1. Types of Supervision Exercised (NOTE: Merely reviewing work of another employee does not constitute supervision. Supervisory duties must be a continuous and recurring part of the job. See Supervisory Section under Levels of Work caption.)
    1. Direct Line - responsibility for production and quality of subordinates; determines work assignments, priorities and procedures; approves leave requests; and formally (or provides major input into) evaluates subordinates' performance.
    2. Staff - formally advises and assists management.
    3. Functional - supervises subordinates only when they are assigned to assist with the completion of a specific task (function).
    4. Lead worker - performs same duties as subordinates, but sets pace of work unit. May give informal direction to other workers.
    5. Project Basis - supervises incumbents while working on a specific project. Usually, subordinates vary from project to project.
    6. Regulatory Supervision- This is not considered true supervision but represents those jobs which exist to provide direction, review judgments made by other sections or departments, set standards, policies and procedures, override judgments made by supervisors or managers of functions under their control or exercise similar controls. Such control is over other positions with a separate " boss" for leave approval, performance evaluation and administrative review of work as well as some technical review.
  2. Types of Supervision Received
    1. Close - frequent and detailed review of work. Instruction, advice and assistance readily available.
    2. General - instruction, advice and assistance available as needed. Review of work may be frequent but not usually detailed. Emphasis is placed on quality of completed assignments.
    3. Broad - instruction, advice and assistance available at request of employee. Review of work is not detailed and usually emphasizes accomplishment of broad work unit objectives rather than specific work assignments.
    4. Administrative direction - advice and assistance limited to accomplishment of broad agency objectives and policies.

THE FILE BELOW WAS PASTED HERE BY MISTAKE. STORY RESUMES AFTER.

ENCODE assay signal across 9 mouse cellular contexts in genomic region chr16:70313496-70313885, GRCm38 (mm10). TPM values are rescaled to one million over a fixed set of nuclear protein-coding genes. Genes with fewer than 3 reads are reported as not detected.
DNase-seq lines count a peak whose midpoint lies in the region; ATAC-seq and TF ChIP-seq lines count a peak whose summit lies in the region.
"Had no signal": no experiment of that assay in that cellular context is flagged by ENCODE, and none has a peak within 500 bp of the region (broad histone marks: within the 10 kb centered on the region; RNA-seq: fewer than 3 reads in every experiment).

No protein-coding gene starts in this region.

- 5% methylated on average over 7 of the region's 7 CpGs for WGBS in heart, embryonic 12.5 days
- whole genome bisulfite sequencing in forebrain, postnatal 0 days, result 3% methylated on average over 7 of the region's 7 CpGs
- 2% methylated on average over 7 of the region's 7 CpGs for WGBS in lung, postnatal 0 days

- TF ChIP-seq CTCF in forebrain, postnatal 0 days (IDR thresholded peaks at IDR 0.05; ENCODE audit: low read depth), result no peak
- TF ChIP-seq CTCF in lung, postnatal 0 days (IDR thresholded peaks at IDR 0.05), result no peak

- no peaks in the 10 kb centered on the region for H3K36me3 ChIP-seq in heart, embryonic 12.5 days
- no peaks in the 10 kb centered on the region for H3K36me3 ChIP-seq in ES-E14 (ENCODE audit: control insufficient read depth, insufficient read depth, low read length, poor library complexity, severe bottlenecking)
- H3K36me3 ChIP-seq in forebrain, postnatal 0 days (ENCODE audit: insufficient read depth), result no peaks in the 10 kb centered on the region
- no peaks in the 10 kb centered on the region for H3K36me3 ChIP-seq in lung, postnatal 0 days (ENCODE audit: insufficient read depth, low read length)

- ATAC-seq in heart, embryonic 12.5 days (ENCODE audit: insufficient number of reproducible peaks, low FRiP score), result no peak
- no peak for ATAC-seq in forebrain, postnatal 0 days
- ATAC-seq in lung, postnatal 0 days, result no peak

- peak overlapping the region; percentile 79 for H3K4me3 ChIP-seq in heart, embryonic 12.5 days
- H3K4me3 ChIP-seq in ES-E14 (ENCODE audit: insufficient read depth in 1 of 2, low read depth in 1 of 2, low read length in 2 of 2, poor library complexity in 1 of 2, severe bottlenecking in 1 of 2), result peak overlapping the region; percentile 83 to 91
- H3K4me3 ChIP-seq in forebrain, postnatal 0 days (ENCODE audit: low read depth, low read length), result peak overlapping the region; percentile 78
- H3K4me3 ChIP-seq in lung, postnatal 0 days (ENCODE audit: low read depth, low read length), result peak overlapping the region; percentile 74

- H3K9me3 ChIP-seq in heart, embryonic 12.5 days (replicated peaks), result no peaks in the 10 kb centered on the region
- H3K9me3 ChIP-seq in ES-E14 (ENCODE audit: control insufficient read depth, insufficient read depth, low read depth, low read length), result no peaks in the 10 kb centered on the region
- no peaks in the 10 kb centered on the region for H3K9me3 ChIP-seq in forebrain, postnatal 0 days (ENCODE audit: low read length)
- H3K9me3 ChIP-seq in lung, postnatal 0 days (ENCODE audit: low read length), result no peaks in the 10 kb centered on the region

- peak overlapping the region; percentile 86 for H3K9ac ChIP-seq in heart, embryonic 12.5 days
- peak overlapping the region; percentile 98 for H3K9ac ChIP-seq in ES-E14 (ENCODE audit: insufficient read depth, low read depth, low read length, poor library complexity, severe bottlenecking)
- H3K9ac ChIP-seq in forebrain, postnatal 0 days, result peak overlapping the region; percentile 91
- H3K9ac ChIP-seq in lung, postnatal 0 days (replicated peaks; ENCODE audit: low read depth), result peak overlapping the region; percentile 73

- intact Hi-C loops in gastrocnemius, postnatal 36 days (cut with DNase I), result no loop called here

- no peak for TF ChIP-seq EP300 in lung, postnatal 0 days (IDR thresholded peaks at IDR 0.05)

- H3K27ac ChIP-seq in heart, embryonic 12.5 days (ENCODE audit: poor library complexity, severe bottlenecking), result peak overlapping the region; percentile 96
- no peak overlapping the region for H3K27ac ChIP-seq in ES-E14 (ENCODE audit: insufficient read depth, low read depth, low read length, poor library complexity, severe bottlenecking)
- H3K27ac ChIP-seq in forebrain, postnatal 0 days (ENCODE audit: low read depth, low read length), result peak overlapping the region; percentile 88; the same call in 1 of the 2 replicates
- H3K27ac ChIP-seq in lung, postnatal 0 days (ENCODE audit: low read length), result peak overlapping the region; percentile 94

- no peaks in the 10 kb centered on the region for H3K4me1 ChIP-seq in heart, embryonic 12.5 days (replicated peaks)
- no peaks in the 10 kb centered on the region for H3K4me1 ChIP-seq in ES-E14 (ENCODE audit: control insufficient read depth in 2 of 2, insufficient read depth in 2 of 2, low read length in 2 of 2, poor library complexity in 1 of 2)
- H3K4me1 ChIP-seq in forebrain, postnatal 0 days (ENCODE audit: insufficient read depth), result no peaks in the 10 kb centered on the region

Supervisor - First Line

Supervisory Jobs are written when the incumbents exercise line supervision over normally 2 to 5 subordinates. Although supervisors have responsibility for the actions/activities of their subordinates 100% of the time, the actual supervision of their activities (as opposed to doing the work normally associated with the tasks of subordinates) should be at least 50% of the time.

In addition, no subordinate should be claimed by more than one supervisor as their permanent supervisor, unless prior commitment has been given in writing by the Compensation Division Administrator recognizing such organizational structures as subordinate pools, project supervision, etc.

NOTE: Any position claiming the requisite number of subordinates and performing the same work tasks more than 50% of the time will not be allocated to a supervisory title.

Supervision must include the TWO MANDATORY supervisory elements and at least FOUR or more of the OPTIONAL elements listed below:

  1. (MANDATORY) Responsible for the productivity and quality of the subordinates work performance.
  2. (MANDATORY) Formally Evaluates ( or provides major input)subordinates performance (e.g. Annual Service Ratings, recommends promotions, recommends disciplinary actions, etc.)
  3. (MANDATORY) Determines work assignments, priorities, and procedures for subordinates.
  4. (OPTIONAL) Resolving technical problems; entailing responsibility for counseling subordinates and finding solutions to problems that the subordinates were unable to resolve. (This is not informal advice and assistance, as rendered by a senior staff member, but an officially assigned job responsibility.
  5. (MANDATORY) Approving annual and sick leave.
  6. (OPTIONAL) Interviewing, and recommending for selection, candidates who apply for vacant jobs or employees who apply for promotions in the area supervised.
  7. (OPTIONAL) Resolving complaints from subordinates.
  8. (OPTIONAL) Training of new employees.
  9. (OPTIONAL) Advising on problem resolutions through informal advice and assistance to subordinates.
  10. (OPTIONAL) Reporting on work quality and productivity of subordinates; however, without responsibility and accountability for the production and quality of their work.
Types of Employees Supervised

INMATES Can be used as equivalent to classified employees when it is documented that they perform the same duties as classified employees. Counted on a one-for-one basis.

STUDENTS Are not considered unless they perform duties which equate to those of full time classified employees. Normally counted on a two or three-to-one basis, depending on number of hours worked.